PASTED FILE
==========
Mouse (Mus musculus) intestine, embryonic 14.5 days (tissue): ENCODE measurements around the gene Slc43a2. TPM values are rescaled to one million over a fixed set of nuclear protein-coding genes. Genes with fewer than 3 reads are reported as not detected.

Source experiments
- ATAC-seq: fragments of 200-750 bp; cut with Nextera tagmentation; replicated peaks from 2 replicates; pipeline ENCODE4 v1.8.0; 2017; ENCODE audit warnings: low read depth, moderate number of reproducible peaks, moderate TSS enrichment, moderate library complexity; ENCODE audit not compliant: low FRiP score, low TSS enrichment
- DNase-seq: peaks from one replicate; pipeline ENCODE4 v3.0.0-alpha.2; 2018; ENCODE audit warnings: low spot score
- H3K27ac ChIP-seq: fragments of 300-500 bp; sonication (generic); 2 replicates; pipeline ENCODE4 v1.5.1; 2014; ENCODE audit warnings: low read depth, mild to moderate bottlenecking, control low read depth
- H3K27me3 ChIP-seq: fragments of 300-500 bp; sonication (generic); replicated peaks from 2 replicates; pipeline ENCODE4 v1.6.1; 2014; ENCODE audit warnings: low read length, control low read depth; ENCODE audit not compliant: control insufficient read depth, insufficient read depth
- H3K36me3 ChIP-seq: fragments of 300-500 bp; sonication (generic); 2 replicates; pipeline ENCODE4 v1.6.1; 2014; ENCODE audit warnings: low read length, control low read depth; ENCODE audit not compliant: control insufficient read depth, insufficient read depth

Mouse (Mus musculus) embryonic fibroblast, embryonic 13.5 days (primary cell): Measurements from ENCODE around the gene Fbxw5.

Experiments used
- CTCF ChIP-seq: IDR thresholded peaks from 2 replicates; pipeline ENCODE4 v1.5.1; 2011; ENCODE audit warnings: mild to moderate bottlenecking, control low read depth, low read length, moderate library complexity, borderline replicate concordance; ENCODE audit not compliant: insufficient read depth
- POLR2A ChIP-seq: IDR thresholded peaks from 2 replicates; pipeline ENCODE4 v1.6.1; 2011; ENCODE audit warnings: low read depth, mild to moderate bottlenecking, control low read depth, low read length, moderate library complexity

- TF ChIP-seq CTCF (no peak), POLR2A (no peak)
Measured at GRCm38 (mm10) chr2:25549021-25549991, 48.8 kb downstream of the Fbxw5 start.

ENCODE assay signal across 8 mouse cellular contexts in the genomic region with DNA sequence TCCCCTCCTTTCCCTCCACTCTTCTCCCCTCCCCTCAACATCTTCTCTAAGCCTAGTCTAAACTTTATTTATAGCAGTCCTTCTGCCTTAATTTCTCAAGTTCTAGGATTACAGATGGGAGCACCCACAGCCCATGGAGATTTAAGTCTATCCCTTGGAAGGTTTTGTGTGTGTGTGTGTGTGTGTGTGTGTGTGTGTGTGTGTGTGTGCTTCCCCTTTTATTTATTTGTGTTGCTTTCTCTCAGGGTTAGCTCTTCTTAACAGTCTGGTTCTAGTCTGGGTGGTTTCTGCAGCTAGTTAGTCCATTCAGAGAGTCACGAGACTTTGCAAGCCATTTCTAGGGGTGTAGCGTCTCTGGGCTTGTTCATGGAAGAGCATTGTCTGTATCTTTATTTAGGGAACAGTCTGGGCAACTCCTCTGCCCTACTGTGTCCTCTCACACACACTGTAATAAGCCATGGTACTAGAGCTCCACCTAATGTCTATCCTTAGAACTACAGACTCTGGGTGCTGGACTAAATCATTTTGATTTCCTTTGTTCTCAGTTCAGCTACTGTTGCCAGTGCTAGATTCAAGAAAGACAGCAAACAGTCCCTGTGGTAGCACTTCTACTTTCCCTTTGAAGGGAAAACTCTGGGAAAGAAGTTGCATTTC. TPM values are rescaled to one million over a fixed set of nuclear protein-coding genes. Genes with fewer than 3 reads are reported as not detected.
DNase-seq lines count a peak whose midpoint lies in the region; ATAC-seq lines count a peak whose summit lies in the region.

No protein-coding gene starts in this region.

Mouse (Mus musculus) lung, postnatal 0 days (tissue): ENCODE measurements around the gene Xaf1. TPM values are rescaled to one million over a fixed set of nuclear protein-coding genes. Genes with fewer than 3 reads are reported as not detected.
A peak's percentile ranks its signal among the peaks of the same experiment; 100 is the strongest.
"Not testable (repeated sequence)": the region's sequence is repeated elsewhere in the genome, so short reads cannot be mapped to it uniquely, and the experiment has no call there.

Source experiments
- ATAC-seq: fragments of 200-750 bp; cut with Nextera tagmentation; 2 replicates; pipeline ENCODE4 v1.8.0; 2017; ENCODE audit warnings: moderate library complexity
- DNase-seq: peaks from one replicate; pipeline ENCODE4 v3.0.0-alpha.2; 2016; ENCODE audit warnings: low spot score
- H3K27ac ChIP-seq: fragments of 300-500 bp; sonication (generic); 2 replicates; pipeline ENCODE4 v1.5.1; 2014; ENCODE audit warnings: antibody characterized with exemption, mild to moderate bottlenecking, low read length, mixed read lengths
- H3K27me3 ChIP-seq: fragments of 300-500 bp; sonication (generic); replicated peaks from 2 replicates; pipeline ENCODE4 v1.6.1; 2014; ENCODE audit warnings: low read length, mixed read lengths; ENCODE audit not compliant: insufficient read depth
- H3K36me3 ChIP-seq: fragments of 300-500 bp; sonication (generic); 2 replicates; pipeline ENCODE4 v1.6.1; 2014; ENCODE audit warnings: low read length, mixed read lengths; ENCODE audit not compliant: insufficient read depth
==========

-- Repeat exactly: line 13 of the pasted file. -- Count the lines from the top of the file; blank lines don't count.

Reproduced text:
Measured at GRCm38 (mm10) chr2:25549021-25549991, 48.8 kb downstream of the Fbxw5 start.